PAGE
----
Global warming and the impact on wines
On The Grapevine, May 2012
Bro Mike , Wine Correspondant
We love to talk about the weather. It’s a safe topic. A little dull perhaps, but safe. And in the last couple of years there’s been a lot of it to talk about, just in Australia there has been the scorching hot summers of 2007 and 2009, drought or near drought conditions lasting for more than 10 years and the record floods of 2011 and 2012. It seems that the global weather system is getting weirder and less predictable. Has the human impact on the environment finally screwed our weather up once and for all? This brings us round to the contentious but important subject of global warming, and its potential impact on viticulture.
Important new data suggests that the impact of global warming on many of the world’s leading wine regions may have already had a major influence on wine quality, and will likely have further significant effects in the near future.
Recently, a research study in the U.S. reported results of their analysis of 50 years of climate data from 27 different wine regions around the world and compared them with Sotheby’s 100-point wine grape vintage ratings, looking for any trends in wine quality and growing season temperatures. In addition, it ran a sophisticated climate model to look at the projected temperature changes over the next 50 years.
The results are quite striking. Overall, growing season temperatures have increased for most of the world’s high quality wine regions over the last 50 years, by an average of 2ºC. In tandem with this rise in temperatures, the quality of vintages has also improved over this period. The study showed a significant relationship between the vintage ratings and monthly average growing season temperatures in most regions.
One potential confounder is that winemaking and viticulture has improved quite dramatically over the last 50 years with the result that what would have been a
disastrous vintage some decades ago is now salvageable. In addition, because of the rise in prices of fine wines, producers can afford to be more selective, declassifying where necessary – the result is that the overall quality perception of a difficult vintage is improved. As a result, there is the chance that the rise in vintage quality caused by these changes could be mistakenly attributed to the temperature increases. The research accepts this, but points out that results show that 10–60% of vintage quality can be explained by growing season temperature variability, with the greatest effects seen in cool climate regions such as the Mosel, in Germany.
The data also indicates that for many regions, climate has become more variable over this 50 year period, showing that more than half the regions experienced changes in growing season temperature variability. These changes in variability were not uniform, with most of the European regions having the greatest changes. Given that the weather towards the end of the growing season, around harvest time, is crucial for vintage quality, the study found that the relative temperature changes in the ripening window mirrored those of the rest of the growing season for most of the regions.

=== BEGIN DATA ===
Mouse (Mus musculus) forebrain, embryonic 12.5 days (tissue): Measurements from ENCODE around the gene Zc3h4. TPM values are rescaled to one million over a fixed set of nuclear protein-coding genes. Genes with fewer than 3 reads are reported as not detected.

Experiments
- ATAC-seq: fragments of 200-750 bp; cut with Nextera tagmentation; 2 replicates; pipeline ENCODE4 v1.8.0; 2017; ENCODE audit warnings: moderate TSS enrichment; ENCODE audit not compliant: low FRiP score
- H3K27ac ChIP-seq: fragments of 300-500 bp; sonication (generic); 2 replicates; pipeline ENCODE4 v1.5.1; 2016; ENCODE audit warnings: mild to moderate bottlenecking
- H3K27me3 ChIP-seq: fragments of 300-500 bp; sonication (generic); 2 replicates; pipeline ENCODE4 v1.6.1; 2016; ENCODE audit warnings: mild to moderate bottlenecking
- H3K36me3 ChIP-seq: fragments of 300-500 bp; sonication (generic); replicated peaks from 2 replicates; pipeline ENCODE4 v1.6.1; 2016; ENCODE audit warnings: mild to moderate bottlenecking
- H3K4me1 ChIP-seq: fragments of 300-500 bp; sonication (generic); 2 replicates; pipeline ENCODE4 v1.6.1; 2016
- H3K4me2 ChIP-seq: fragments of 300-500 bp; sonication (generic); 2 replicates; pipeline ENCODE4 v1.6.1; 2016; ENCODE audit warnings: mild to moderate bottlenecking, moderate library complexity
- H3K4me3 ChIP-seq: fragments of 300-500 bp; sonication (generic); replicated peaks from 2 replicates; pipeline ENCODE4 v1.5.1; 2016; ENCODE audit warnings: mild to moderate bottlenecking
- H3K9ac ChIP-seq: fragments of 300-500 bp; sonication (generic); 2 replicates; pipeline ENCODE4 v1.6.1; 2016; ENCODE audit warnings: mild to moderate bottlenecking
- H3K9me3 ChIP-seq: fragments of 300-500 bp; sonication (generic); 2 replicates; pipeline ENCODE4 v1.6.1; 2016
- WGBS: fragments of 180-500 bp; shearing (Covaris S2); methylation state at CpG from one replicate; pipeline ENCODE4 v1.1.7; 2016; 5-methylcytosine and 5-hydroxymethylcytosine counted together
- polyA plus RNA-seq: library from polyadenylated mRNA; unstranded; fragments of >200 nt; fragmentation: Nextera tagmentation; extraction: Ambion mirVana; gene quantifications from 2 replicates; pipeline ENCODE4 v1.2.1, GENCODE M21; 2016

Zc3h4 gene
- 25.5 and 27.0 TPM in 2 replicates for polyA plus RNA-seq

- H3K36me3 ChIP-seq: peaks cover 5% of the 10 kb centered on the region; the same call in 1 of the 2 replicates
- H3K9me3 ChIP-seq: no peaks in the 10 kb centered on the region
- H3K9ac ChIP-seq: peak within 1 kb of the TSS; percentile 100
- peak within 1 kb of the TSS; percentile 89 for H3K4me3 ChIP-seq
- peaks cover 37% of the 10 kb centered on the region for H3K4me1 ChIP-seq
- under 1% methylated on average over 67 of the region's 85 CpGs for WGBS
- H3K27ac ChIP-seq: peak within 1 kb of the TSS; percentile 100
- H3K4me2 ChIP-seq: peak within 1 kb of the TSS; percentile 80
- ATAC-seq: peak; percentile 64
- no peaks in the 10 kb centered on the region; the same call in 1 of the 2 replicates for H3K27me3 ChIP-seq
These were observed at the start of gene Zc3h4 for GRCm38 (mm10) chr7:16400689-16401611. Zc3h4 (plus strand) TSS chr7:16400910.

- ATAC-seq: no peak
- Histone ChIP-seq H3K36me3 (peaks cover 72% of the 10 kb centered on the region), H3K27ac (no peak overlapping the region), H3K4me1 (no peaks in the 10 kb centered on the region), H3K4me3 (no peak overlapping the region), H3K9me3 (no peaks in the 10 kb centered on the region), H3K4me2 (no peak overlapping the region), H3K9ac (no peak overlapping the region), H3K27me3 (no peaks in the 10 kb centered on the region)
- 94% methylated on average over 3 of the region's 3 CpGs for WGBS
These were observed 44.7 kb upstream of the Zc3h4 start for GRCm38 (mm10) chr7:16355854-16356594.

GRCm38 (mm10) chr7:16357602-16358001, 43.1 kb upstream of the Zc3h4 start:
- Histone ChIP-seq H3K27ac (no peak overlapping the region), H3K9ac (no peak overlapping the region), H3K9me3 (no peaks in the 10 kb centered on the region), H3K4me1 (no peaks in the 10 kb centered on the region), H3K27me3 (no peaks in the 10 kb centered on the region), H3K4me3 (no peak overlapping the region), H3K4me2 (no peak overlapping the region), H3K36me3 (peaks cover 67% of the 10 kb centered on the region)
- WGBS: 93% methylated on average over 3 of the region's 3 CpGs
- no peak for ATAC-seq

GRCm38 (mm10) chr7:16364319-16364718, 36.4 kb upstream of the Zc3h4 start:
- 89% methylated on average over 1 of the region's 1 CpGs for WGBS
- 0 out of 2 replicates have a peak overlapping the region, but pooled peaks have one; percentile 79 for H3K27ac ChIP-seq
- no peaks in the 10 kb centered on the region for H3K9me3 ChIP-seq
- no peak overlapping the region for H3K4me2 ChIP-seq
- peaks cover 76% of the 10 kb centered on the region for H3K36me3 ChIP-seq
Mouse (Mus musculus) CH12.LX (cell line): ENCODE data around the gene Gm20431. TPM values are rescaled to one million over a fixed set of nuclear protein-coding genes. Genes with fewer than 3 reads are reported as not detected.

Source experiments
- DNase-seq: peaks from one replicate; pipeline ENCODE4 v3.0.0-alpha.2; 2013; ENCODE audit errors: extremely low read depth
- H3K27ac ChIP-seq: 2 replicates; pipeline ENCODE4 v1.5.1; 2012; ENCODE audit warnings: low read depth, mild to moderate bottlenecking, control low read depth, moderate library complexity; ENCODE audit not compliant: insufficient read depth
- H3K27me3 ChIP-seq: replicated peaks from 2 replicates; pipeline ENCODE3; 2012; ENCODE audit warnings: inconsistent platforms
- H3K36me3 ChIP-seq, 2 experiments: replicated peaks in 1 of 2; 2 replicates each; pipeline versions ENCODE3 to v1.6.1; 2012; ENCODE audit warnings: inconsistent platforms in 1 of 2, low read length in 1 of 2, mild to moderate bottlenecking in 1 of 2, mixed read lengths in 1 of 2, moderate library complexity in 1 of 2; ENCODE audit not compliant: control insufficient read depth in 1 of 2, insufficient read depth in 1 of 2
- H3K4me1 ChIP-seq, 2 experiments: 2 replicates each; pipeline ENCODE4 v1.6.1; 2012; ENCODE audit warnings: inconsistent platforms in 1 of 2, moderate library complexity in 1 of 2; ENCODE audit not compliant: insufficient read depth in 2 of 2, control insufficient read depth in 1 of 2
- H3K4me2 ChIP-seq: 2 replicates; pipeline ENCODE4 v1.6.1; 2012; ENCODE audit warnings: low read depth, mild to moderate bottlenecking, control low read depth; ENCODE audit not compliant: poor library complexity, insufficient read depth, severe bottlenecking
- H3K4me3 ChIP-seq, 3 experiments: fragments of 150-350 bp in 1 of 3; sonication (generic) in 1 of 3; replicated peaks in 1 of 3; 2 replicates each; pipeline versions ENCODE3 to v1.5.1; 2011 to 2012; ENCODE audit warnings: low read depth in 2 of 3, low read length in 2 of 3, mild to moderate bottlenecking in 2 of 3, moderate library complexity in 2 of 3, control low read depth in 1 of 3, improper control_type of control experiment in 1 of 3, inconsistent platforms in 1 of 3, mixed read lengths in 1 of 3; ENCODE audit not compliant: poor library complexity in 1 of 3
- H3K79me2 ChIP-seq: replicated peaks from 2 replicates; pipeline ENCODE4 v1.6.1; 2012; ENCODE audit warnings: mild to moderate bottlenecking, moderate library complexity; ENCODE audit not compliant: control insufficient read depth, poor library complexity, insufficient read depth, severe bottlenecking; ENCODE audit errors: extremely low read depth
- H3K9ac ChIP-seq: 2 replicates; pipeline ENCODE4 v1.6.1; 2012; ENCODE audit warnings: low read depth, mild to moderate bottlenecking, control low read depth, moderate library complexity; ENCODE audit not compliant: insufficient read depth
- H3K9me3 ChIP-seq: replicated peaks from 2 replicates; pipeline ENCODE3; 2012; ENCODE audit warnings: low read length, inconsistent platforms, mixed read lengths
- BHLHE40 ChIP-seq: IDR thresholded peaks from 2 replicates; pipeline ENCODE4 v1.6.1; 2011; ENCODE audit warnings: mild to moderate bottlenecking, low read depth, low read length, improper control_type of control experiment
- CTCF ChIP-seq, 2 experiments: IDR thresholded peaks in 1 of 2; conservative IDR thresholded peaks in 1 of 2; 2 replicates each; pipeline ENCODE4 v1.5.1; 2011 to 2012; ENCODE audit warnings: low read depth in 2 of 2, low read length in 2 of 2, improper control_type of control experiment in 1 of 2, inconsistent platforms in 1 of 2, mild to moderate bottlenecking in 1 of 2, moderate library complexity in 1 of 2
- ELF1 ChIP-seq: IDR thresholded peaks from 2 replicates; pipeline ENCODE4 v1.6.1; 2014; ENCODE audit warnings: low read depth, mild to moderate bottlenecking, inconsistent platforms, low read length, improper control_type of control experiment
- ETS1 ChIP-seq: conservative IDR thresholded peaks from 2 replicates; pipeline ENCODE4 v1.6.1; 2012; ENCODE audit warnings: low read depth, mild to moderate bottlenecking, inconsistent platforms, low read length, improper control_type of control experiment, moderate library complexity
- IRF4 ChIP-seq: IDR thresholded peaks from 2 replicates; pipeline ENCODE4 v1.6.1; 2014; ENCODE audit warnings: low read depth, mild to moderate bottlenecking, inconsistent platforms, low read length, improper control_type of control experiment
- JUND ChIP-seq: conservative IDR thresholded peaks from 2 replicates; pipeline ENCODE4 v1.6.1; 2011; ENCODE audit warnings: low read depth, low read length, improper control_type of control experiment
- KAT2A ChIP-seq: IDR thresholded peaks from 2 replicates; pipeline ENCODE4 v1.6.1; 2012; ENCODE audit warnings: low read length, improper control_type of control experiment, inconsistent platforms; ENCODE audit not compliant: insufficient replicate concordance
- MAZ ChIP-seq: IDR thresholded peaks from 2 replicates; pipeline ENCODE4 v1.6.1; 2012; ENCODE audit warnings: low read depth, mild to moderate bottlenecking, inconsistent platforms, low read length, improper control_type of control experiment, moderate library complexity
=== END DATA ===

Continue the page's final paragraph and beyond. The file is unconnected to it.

Perhaps the most interesting part of the study concerns its predictions for the next 50 years. To look into the future the study coupled with the atmosphere–
ocean general circulation model, which has been used previously for predicting changes in agricultural conditions. The results suggest that the 27 wine regions analysed can expect a further average growing season temperature increase around 2ºC by 2050. Of these regions, the largest predicted change was for southern Portugal (2.9ºC) the lowest was for South Africa (0.9ºC).
While a change of 2ºC doesn’t sound very dramatic, averaged over a growing season this sort of temperature increase is significant. From the research it would appear that the currently cool climate regions would benefit the most. If the climate warms as the models predict, then these regions will be better able to ripen the fruit and may even be able to consider other varieties that could not ripen there today. In Australia it suggests that this might be good news for wineries in southern Victoria and Tasmania but bad news for areas like the Hunter Valley. In addition, warmer temperatures could lead to new areas opening up to viticulture around the world.
The news is less encouraging for some of the warmest wine regions. For many of the warm to hot regions, the negative impacts are already being felt. In hot regions, grapes ripen to a “sugar ripe” condition, but lack flavours that can take time to develop. Other regions, somewhat in between cool to hot growing climates, will likely have to consider other varieties that will produce better quality wines in a new climate regime. For example, in California’s Napa and Sonoma Valleys, the climate has become so warm that ripening fruit is not an issue, but retaining acidity and developing flavour have become increasingly difficult in the warmer conditions. The analysis shows that this issue could become very critical in already warm areas like Chianti and Barolo in Italy, Rioja in Spain, southern France, the Hunter Valley, parts of Chile and the Central Valley of California.
Other effects of increased temperatures could include harvest periods being brought forward into the warmest parts of the year, reduced water availability, and increased pest and disease burden particularly, with increased humidity.
So while it seems that the climate change over the last 50 years has mostly had a positive effect on wine quality across the 27 regions included in the U.S. study, the future picture could be quite different. And assuming that the projections from the climate models are at all accurate, viticulturalists across the globe will have their work cut out adapting their vineyards to take account of these changes.